Ever since I was a child while growing up in Rajasthan, water was an important commodity that’s not wasted and is surely LIMITED. I remember having water piped to our houses once ever 3rd day for few hours with irregularities of course. One of the task in the morning irrespective of the weather was to fill all the buckets, utensils with water for drinking, cooking, daily chores and for all that water is required in homes. In summers at times due to the reduced or no supply of water – tankers were ordered for and then the water tanks were filled along with all the utensils and buckets to go off few more days. Thus actually water at that point became from a basic need to something else much more . . . With changed times and projects that built dams and reservoir the problems faded for some parts of Rajasthan. However power centres pulled that water to state capital and left a lot of the beneficiary areas high and dry.
One of the initiative that got my attention few years back was on linking of rivers to effectively manage the water situation in India that would not only reduce persistent floods while feeds onto the places where there is water shortage perennially. To my surprise this proposal dates back to British colonial era in 19th century with historic data showing “National Water Grid” planned in 1970 as well. Also unique water conservation systems were prevalent in India and the communities who have practised them for decades before the debate on climate change even existed.
My inquisitiveness in the topic increased and it revealed that there is a lot that this new India can learn from the traditional water conservation system. Drawing upon centuries of experience, Indians continued to build structures to catch, hold and store monsoon rainwater for the dry seasons to come. The methods of conservation were simple and eco-friendly for the most part, they were not just highly effective for the people who rely on them but they are also good for the environment. Archaeological evidence shows that the practice of water conservation is deep rooted in the science of ancient India. These traditional techniques like Jhalara, Talab, Bawari, Kund and may similar ones though less popular today, are still in use and efficient.
With climate changes including low pressure created affecting the course of the monsoon it’s imperative to think and store water. As per one of the data – India currently stores only 30 days of rainfall, while developed nations strategically store 900 days worth of water demand in arid areas river basins and reservoirs. While India also relies excessively on groundwater and about 15 percent of India’s food is being produced using rapidly depleting groundwater. Our country’s agricultural system is so fragile as it’s completely dependant on the ground water and rainfall. A bad monsoon can wreck havoc just now by affecting the irrigation but has impact on the national economy.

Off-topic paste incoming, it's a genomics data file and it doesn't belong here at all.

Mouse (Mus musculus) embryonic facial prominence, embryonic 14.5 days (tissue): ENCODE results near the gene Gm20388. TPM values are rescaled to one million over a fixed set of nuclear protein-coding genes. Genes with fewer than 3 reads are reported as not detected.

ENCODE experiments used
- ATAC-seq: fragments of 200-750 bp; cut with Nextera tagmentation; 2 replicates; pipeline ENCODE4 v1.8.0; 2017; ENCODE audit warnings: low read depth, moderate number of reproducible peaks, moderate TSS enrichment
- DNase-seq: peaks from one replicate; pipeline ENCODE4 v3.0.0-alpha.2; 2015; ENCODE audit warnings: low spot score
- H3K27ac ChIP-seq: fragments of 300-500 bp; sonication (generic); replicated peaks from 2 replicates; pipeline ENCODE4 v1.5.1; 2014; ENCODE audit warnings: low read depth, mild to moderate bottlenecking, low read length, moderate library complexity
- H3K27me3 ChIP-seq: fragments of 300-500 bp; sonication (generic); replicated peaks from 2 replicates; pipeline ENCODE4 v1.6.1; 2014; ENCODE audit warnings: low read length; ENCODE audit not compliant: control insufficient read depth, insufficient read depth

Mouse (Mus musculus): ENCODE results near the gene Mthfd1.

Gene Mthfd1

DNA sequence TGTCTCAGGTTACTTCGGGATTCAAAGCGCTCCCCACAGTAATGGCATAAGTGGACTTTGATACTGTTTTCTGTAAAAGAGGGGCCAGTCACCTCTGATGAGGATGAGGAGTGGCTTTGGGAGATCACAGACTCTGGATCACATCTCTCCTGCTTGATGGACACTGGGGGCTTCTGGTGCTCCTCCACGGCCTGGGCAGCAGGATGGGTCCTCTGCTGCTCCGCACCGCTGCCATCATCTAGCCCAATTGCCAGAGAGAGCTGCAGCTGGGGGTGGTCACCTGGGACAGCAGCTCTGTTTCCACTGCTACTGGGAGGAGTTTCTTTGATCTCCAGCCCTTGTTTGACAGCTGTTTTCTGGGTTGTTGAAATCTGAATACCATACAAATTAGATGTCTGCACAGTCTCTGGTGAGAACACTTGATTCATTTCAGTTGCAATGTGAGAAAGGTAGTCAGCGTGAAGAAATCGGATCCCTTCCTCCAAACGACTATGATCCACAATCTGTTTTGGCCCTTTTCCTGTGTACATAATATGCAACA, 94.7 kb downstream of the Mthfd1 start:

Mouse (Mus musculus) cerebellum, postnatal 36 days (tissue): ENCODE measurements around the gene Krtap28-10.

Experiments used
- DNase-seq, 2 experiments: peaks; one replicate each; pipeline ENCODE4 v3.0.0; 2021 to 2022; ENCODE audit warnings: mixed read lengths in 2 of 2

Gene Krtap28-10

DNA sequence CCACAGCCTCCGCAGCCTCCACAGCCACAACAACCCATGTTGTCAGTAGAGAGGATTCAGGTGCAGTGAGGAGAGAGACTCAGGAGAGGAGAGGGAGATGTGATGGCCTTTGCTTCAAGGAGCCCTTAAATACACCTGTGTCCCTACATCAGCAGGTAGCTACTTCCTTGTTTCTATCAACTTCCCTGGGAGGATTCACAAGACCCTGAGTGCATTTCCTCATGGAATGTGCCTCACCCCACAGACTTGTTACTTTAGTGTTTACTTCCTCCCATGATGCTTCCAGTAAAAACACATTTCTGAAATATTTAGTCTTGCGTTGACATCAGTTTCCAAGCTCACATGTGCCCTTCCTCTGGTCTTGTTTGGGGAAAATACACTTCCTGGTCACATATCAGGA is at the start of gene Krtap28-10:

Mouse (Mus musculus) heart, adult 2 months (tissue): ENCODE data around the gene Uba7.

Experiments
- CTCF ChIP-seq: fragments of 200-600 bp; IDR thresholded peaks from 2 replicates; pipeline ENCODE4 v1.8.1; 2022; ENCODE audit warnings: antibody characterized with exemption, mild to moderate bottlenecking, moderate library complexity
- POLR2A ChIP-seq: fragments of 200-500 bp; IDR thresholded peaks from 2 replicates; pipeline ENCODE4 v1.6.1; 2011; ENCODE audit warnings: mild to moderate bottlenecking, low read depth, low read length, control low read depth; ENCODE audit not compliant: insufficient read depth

Other industries which get affected due to water indirectly and impacting on the economy is tourism. Last year, as Shimla’s water supply fell to almost 1/3rd a severe water crisis was created, tourists gave the popular hill station a miss as several hotels were ordered to be shut by the state High Court. Chennai this year is facing a drought like situation and companies have asked their employees to work from home. Ladakh, another region which is dependent on the tourism sector to sustain itself have received more tourists than the local populace is also facing an acute water crisis whereas Mumbai is getting flooded due to excessive rains.
With the increased global warming and temperatures rising the water sources are drying up faster than one can imagine. I don’t know how much of India’s GDP has been impacted by its water woes but what the numbers do show is that we have been inefficient in handling our water resources. I wonder are we really taking adequate actions apart from the social media message trends and forwarding messages – asking others to save water wherein we don’t try to keep a tab on what amount of water we saved today.